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Clearfield Progress: Wednesday, February 16, 1966 - Page 1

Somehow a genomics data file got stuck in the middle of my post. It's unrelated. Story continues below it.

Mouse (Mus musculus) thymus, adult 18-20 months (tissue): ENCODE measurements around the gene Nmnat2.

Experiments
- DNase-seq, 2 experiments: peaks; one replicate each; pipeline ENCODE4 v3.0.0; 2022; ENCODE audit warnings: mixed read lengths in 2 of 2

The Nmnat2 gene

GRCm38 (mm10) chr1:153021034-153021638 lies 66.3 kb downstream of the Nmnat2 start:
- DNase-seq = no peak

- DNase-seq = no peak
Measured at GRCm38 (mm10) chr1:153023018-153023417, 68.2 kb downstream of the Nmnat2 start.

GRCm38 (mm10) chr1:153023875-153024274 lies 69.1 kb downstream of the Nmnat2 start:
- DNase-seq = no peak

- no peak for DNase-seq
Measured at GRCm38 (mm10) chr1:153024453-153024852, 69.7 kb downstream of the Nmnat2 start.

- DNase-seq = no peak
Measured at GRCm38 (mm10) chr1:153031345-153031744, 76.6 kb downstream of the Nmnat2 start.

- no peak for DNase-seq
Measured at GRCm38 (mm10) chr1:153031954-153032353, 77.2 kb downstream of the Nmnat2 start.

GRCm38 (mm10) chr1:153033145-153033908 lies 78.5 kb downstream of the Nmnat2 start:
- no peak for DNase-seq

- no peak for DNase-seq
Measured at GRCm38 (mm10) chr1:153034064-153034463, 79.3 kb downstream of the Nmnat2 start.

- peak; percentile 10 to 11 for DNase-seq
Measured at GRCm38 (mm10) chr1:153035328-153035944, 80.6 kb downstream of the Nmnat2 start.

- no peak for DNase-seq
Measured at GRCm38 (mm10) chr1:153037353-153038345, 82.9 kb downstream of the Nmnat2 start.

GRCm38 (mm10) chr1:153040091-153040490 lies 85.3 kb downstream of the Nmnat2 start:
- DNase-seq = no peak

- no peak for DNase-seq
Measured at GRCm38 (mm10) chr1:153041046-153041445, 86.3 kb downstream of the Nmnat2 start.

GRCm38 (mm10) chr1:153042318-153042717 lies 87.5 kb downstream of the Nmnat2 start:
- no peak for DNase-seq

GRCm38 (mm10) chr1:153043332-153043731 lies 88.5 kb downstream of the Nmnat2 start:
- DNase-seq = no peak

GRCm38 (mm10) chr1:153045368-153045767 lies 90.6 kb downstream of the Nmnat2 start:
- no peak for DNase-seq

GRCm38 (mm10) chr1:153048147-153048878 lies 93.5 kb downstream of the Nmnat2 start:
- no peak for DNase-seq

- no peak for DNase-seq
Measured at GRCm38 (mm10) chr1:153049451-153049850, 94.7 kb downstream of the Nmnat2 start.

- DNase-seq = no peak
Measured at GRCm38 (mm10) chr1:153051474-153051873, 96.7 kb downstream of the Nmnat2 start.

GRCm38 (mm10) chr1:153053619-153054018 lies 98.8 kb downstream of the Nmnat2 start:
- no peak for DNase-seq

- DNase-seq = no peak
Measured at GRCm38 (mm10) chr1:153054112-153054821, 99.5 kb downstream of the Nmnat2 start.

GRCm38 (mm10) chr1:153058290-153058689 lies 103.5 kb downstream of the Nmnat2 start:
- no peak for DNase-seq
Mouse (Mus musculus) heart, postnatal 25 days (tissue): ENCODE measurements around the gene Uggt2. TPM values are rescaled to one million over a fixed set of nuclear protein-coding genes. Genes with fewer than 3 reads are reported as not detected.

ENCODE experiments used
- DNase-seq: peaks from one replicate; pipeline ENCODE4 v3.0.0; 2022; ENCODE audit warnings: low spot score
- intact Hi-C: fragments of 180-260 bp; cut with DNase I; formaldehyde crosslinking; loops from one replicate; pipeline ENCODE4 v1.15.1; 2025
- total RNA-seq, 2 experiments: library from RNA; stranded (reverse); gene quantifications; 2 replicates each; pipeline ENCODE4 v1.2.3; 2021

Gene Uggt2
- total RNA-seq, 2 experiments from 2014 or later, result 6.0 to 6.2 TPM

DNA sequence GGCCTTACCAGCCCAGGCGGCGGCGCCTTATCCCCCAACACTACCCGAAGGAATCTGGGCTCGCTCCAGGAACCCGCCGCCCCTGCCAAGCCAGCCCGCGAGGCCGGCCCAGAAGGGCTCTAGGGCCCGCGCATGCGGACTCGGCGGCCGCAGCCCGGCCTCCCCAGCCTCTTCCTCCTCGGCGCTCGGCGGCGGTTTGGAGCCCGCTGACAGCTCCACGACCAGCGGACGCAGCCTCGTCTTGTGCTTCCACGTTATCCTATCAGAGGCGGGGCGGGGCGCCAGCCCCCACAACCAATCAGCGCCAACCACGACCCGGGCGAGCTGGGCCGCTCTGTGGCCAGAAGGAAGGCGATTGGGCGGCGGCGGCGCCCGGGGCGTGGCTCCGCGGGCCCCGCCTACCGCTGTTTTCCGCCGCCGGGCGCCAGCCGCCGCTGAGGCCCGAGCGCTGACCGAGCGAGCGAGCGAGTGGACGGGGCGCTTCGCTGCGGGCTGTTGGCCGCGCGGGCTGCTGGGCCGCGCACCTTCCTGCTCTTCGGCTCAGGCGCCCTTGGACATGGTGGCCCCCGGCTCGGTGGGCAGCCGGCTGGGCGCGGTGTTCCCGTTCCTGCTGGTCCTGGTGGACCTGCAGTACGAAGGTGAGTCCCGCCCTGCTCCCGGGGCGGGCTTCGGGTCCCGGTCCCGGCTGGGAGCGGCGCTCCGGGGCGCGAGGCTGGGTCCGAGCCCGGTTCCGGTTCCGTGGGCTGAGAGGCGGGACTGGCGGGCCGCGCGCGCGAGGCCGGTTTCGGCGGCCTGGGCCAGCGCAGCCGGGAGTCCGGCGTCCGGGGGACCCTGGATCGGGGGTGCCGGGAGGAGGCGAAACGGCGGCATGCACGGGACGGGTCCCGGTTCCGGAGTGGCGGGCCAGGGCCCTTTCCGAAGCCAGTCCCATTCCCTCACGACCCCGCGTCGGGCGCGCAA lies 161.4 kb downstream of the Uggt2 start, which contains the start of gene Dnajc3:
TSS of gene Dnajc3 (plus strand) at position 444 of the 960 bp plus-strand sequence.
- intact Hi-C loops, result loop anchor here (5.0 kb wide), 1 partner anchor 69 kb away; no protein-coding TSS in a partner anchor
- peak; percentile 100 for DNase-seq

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   Clearfield Progress (Newspaper) - February 16, 1966, Clearfield, Pennsylvania                                Today's Chuckle Most husbands would like to nave their wives wear their dresses longer - about three years longer. The Progress Reader's Tip See Pages 10, 14, 18 and 21 for stories on Viet Nam War. Vol. 60 - No. 3? Our 56th Year Clearfield, Curwensville, Philipsburg, Moshannon Valley, Pa., Wednesday, February 16, 1966 14,518, Copies Daily 40 PAGES TODAY Clearfield Kept in 23rd... Congressional District May Include Centre Co. HARRISBURG - A congressional reapportionment plan suggested by Pennsylvania's congressional delegation would keep Clearfield County in the 23rd district but shift Centre from the 17th District to the 23rd. The plan cleared the last hurdle today with a bipartisan agreement with Philadelphia political leaders to leave that city's five districts as they are. Earlier, the congressmen had decided on the reapportionment of the remaining 22 districts. If the legality of the proposed reapportionment is established by the state's Justice Department, a special session of the legislature can enact, it into law. Under the proposal, Centre County, now served by Rep. Herman T. Schneebeli, R-Ly-coming, would be added to the 23rd District. In turn, Rep. Albert  W.   Johnson,  R-McKean, who serves the 23rd District would lose Jefferson County to Rep. John P. Saylor, R-Cam-bria, of the 22nd District. The average district in the state, according to the U. S. Supreme Court's historic "one man-one vote" decree, would number 419,347 persons. A 10 per cent variance, which seems to be the accepted margin, would put the highest district at 461,281 and the lowest at 377,413. The present 23rd District has a population of 372,941. It includes Clearfield, Warren, Venango, Clarion, Forest, McKean, Elk, and Jefferson counties. By adding Centre County and removing Jefferson, the new 23rd district would represent a population of 404,629. In addition to Centre County, Rep. Schneebeli would also lose Tioga County which would be added to the 10th District presently served by Rep. Joseph M. McDade, R-Lackawanna. The new 17th District would consist of Potter, Cameron, Clinton, Lycoming, Northumberland, Union, Snyder, Montour and Columbia with a population of 396,-970. The present 17th District has a population of 408,036. The proposed reapportionment plan would appear to put no incumbent congressman in any particular political danger. While  the plan  proposes a Please Turn to Page 8, Col. 4 THIRST QUENCHER - A young Vietnamese child'drinks thirstily from U. S. soldier's canteen as family awaits evacuation from the Bong Son area to a safety zone. The refugees were moved out after troops of the U. S. 1st Cavalry Division moved through the area.    Allies Keep Up Attack On Vie) Forces By THOMAS A. REEDY SAIGON, South Viet Nam (AP) - Allied troops and air power gave the Viet Cong no rest today, but except for disengagement skirmishes the insurgents showed little inclination-4c-)-defend any territory. U.S. forces reported 66 more Viet Cong killed in two actions American losses, if any, were not reported. But U.S. and Vietnamese mill tary spokesmen announced that enemy fire killed 340 U.S. arid South Vietnamese troops last week, while the Allied forces killed 684 Viet Cong and cap tured 64. The enemy losses were less than half those the Commu nists suffered the week before, when 1,541 Viet Cong were re ported killed and 245 captured. With good weather over North Viet Nam for a change, U.S. Air Force and Navy planes stepped up the attack there and went for roads, railways, storage areas and warehouses in the Vinh area and around Dien Bien Phu. The Air Force reported 19 tar gets hit, including a road com plex 85 miles west of Hanoi Navy pilots said they dropped bombs   on   the  Dong  Ngam (AP Wirephoto via radio from Tokyo) Inside The Progress Classified Ads ...... 20, 21 Hints From Heloise......24 Comics ................. 23 News From Around World 10 Sports ............... 16, 17 Obituaries............... 8 Hospital News........... 2 Editorial, Columns ...... 4 Social News ...... 3, 12, 24 Today in History ,.......12 Please Turn to Page 10, Col. 5 Church Home Question Again Before Court PHILIPSBURG - The issue of whether, the United Presby terian Home here is taxable or tax exempt is again before the county court at Bellefonte. Judge R. Paul Campbell heard arguments Monday rela live to whether or not the Huntingdon Presbytery should pay taxes on the Philipsburg home, the former Hotel Philips. Austin C. Furst of Bellefonte, counsel for the Presbytery, and two Philipsburg attorneys, Walter M. Swoope, representing Philipsburg Borough and Nevin Gilpatrick, representing the Philipsburg Union School District, filed briefs and findings of fact before the cour.t The decision on the "off again-on again" question is to be handed down at a later date. Mr. Gilpatrick pointed out that the average age of the home guests is 82 years and that new Please Turn to Page 10, Col. 1 Rush Township Board Select Enumerator OSCEOLA MILLS - Rush Township School directors selected Albert Beers as school enumerator at last night's regular monthly meeting. Routine business was transacted and bills were authorized for payment. Mrs. G. Richard Holdren reviewed the jointure's Executive Committee meeting held Monday night. FCC's TV Ruling Means Little To Average Viewer By SEYMOUR M. HERSH WASHINGTON (AP) - How will the new ruling on community antenna television affect programs in the two million Ameri- i can homes equipped with the service? Not at all, says Chairman E. William Henry of the Federal | Communications Commission. "There's no change," Henry said in an interview, "The only thing it's going to do is perhaps forceithe local broadcaster to be more on his toes and put on the kind of program that will ensure his place in the market." Actually, Henry said, "we've been putting some conditions on CATV for almost two years now with no problems." He predicted that federal control over CATV would not affect the average monthly cost of the service, now about $4.50. , CATV systems work this way: Huge antennas are erected near a community to pull down the signals of distant television stations-sometimes relayed to the antenna with the aid of microwave facilities. The signals are then fed over a cable into the homes of subscribers, who pay a fixed monthly fee averaging Harrier Lists Candidacy For State Assembly At Clearfield ... illnterim Committee kJ> 1 Discusses Plans Discussion of practices and policies provided a full evening for members of the Interim Operating Committee of the Clearfield School District as they held their second meeting last night in the cafeteria of the Senior High School building. H. Rembrandt Woolridge conducted the meeting which was attended by all members of the Interim Committee, elected last month. They are Paul Silberblatt, Kenneth Shirey, Thomas Krolick, James Luzier, Franklin Sankey, Raymond Witherow, James Burnsworth and M. Austin Turner. Also present were: Mrs. Maxine Ogden, Lawrence Township; James P. Moore and A. E. Mellott Jr., Clearfield Borough;  Administrative  Assis--*- tant Charles  A.  Vogelsong |. _ Wallaceton Boro Resident Seeks Republican Post Please Turn to. Page 10, Col. 8 Jr.; David S. Ammerman, substituting for Solicitor Joseph J. Lee; and Jerry K. Grubb of the Fullington Auto Bus firm. It was the unanimous opinion of the new nine-member board that all committees of the former 39-member Clearfield Area Board continue to function in j an advisory capacity. "Their experience and opinions are too valuable to lose," remarked Mr. Woolridge. He then appointed Mr. Silberblatt as chairman of the salary and peWfflffielCommittee of the Please Turn to Page 10, Col. 7 Austin M. Harrier1, above, of LeContes Mills today announced his candidacy for the Republi can nomination as assembly man from the new 74th District. Mr. Harrier, who had previously served a term in the General Assembly, will seek the nod in the primary election from GOP voters in all of Clearfield County with the exception of the City of DuBois and the townships of Sandy and Cooper. The city and two townships were placed in other districts in the reapportionment plan handed down earlier this month by the State Supreme Court. Mr. Harrier served as repre sentative from the former First District of Clearfield County in Please Turn to Page 8, Col. 7 West Branch Committee Airs Future Elections ALLPORT - The Interim Operating Committee of the West Branch Area Schools last night discussed how future directors are to be elected. Solicitor David L. Baird ad-iscd members that they have three choices: 1 - all nine members may be elected at large; 2 - the area may be divided into three districts and three directors elected from each; 3 - or the school district may be divided into nine areas with one director being elected from each. President Clark Hubler named Robert Eyerly, James Hoffman and Raymond Larson as a committee to check on the tax structures of the townships comprising the new district and to arrange a meeting with the township supervisors to discuss tax problems. Supervising Principal Harry . Hays was instructed to corn- Please Turn to Page 10, Col. 2 Pool Association Airs Preparations For Opening Members of the Clearfield Swimming Pool Association last night reviewed final preparations for this spring's opening of the new community pool in the Reedsville section. Pool Manager Robert L. Shearer reported that membership tickets are being printed and that lifeguards are being selected from among those who submitted applications. Mr. Shearer received board permission to purchase equipment for a membership card filing system. Harry B. Davis told the board that he is getting cost estimates on heaters for the pool and bathhouse. He also announced that only one bid has been received for construction of the bathhouse and other finish work. No action was taken on the bid. Mrs. Walter P. Thorp, president, discussed an insurance program and noted the need for adequate first aid equipment at the pool. Of the $143,000 pledged to the-| campaign, some $50,000 has been paid to date. Savings Bonds Interest Rate Is Boosted By JOSEPH R. COYNE WASHINGTON (AP) - President Johnson announced today an increase of slightly more than one-fourth of 1 per cent in the interest rate on Series E and H U.S. savings bonds. Johnson said the new rate, which will apply both to bonds already outstanding and new issues, will be 4.15 per cent. The present rate is 3.75 per cent. The President could have raised the rate as high as 4.25 per cent without additional congressional action. The increase is intended not only to make savings bonds a more attractive investment but by stimulating bond sales - as the administration hopes it will -to help avert inflation. In announcing the increase, Johnson said the savings bond program strengthens the security of the American family and the economy of the nation, supports the cause of freedom and U.S. fighting men in, Viet Nam, and helps preserve the buying powers of our dollars. The last increase was in 1959 when the rate was boosted to its present level from 3.52 per cent. Johnson said a month ago that the rates should be increased because alternative investments made savings bonds less attractive to the public. Most banks pay at least 4 per cent on sav- j ings accounts and some savings and loan associations pay close to 5 per cent. The new interest rate will apply to all the presently outstanding $49 billion in savings Please Turn to Paige 10, Col. 6 New Glendale School Site Is Selected COALPORT - The new Glendale Junior and Senior High School will be constructed on the former Evans farm located along Legislative Route 11052 on the right of the highway near the breast of the Glendale Dam. Selection of the site came at a special meeting of the Glendale School Board last night. No date has been set. for construction as the site is still subject to testing and drilling for state approval. Of the four sites considered, second choice was given to the Jordan Jackson farm located on Route 856 between Utahville and Glasgow. The Glendale School District, formed last July, takes in White and Reade Townships in Cambria County, Coalport and Ir-vona boroughs and Beccaria Township in Clearfield County. All nine board members attended including Calvin B. Stine, acting supervising principal, and a number of interested citizens from Reade Township. .- The next regular meeting will be held March 4 at Coalport. 2 to 5 Inches... Snow Creates HazardousDriving A heavy, wet snow blanketed the Clearfield County-Moshannon Valley area today creating hazardous driving conditions in most areas. Two inches of snow fell at Clearfield but there wot a four to five-inch cover in the higher elevations, accord--fing to the State Highway De- Kurtz Announces Candidacy For State Committee Mrs. Jean Bordas, above, of Wallaceton has announced her candidacy for the vice chairmanship of the Clearfield County Republican Committee. The 31-year-old Mrs. Bordas is the wife of Donald Bordas and the mother of four children. Active in government, church, civic and political affairs, she is the former president of the Wallaceton Borough Council. At present she is one of the two women members, of the Clearfield County Planning Commission and also secretary of the Please Turn to Page 8, Col. 6 Bloodmobile Collects 46 Pints in Visit CURWENSVILLE - Area residents contributed 46 pints of blood here yesterday during a visit of the Red Cross Bloodmobile. The goal was 85 pints. Of the 57 persons who made appointments, 34 showed up to donate blood. There were 15 walk-ins, 3 rejections, 2 first-timers and 19 replacements. The visit, sponsored by the Business and Professional Women's Club, was held in the Pres-1 byterian Church. Centre Commissioners OK County Planner, Table Philipsburg Bid BELLEFONTE - The Centre County Commissioners yesterday approved the employment of a full-time planner for the Centre Regional Planning Commission. Robert Wisor, executive director of the commission, was authorized to interview applicants and to submit the applications to the Commissioners for consideration. The federal government will pay two-thirds of the cost of the planner's salary, the office costs and the cost of the secretary. The planner will be hired on a two-year contract. The Commissioners tabled a* request received from Philips- Please Turn to Page 10, Col. 4 District Road Toll This Year Accidents ............. 78 Injured ............ .  41 Damages ........ $45,075 Deaths ................ 3 Deaths Elsewhere ..... 1 A Year Ago Accidents ............ 74 Injured ............... 51 Damages ........ $48,350 Deaths ................. 1 Deaths Elsewhere ..... 1 Schneebeli Asks Nomination As Congressman WILLIAMSPORT - Congressman Herman T. Schneebeli today announced he is seeking nomination and re-election on the Republican ticket as U. S. Representative from Pennsylvania's 17th Congressional District. A member of the House Ways and Means Committee, Mr. Schneebeli was first elected to Congress in a special election on April 26, 1960. He was reelected to full terms in 1960, 1962 and 1964. Today's announcement confirms Congressman Schneebeli's previously announced intention to seek re-election this year. Nominating petitions for Congressman Schneebeli are being circulated in each of the ten counties including Centre, comprising the 17th Congressional District. Under a plan announced yesterday by Pennsylvania's Congressional delegation, Centre County  would  be  transferred Please Turn to Page 10, Col. 2 Robert M. Kurtz Jr., above, of Clearfield, has announced his candidacy for election to the Republican State Committee, representing Clearfield County. In announcing his .candidacy for state committee-which will be elected at the May 17 Primary - Mr. Kurtz said he "will strive to provide a closer working relationship between the members of the Republican Party, the Clearfield County Republican Committee and the state party leadership." Active in civic and community affairs, Mr. Kurtz is a mem- Please Turn to Page 10, Col. 4 3 Americans Wounded SANTO DOMINGO, Dominican Republic (AP) - Three American paratroopers were wounded, one critically, Tuesday night as terrorists backing a general strike mounted one of their most violent attacks on U.S. troops in the heart of Santo Domingo. The Americans, wounded in the explosion of a homemade bomb hurled at them, were on Jeep patrol. Morann Man* Injured In Road Mishap A 46-year-old Morann man was admitted to the Philipsburg State General Hospital early this morning after being struck by a car in Morann. The accident was one of six highway mishaps in the area yesterday and this morning. Only one occurred near Clearfield - a collision of two cars at the intersection of Route 322 and 17098 at Hyde. The victim of the accident at Morann was Stanley Franko-vich. He suffered a broken ankle and other injuries when he was struck by a car operated by Gerald Dufor, 22, also of the Morann area. The accident happened at midnight. The accident near Clearfield occurred at 7 p. m. State police reported that 17-year-old Betsy Ann Gearhart of Clearfield R. D. 1 pulled out from the stop sign on Route 17098 and went into the path of the car driven by George W. U.S. Official Lists Community Action Ideas The involvement of the underprivileged in the programs and activities of the anti-poverty program was stressed last night by Michael Stack, regional coordinator of the Office of Economic Opportunity at Washington, D. C, when he met with directors of Community Action in Clearfield County Inc. Mr. Stack urged the election of underprivileged persons to the board of directors and their use on programs undertaken by Community Action. He also stressed the importance of using elderly persons to contact and work with other elderly persons on programs designed for them. Mr. Stack expressed concern over the Head Start program for pre-school children. He said it would provide a continuing source of employment for teachers and teachers' aides who are in the lower income bracket. In compliance with this recommendation the board of directors will name a committee to work with the county schools in getting the program moving. partment. Wind gusts up to 25 miles an hour caused considerable drifting in the Philipsburg area. Mid-State Airport was closed by drifting snow and all flights were canceled. Moderating temperatures turned the snow into a light rain which was expected to continue through this evening before turning to snow again. Meanwhile, the West Branch of the Susquehanna River at Clearfield was rising toward the seven-foot level as a greater volume of water was being discharged from the Curwensville Dam six miles upstream. Flood waters stores in the big flood control dam since Sunday crested at 5 p. m. yesterday about '31V4 feet above normal, but the storage pool receded less than a half-foot during the night. One of the three flood control gates was opened fully to a 12-foot height at 4 p. m. yesterday and the river at Clearfield rose from 6.18 feet at 7 p. m. to 6.48 feet at 7 a. m. today.. In view of the additional snow, which had a water content of more than a quarter-inch, and a forecast of rain today an even greater amount of water was being discharged from the dam this morning. Curtis Klobe, tender at the dam, said he was instructed by the U. S. Army Engineers at Baltimore to open a second gate half-way. Mr. Klobe began the opening at 9 a. m. at two-foot intervals each hour, reaching the prescribed six-foot opening at 11 a. m. The release of the additional water was expected to increase Please Turn to Page 10, Col. 1 Rain today changing to snow or snow flurries and turn'ng colder tonight, low in the 20s. Thursday variable cloudiness with snow flurries, windy and much colder. Sunrise 5;04-Sunset 5:49 Clearfield River Level Tuesday 7 p. m. - 6.18 feet (rising). Today 7 a. m. - 6.48 feet (rising). 38 Clearfield Weather Tuesday  low 30; High Overnight low 30. Precipitation  .30 inches (2 inches new snow). 36 Mid - State Airport Tuesday low 29; High Overnight low 26. Please Turn to Page 8, Col. 5    Please Turn to Page 10, Col. 3 Five - Day Forecast Feb. 17 - 21: Temperatures will average near normal with only minor day to day changes. The normal high for the period Is 34 to 38 and the normal low is 19 to 21. Precipitation will average about one-half inch mostly as snow but at times as a mixture of rain and now1. \1 j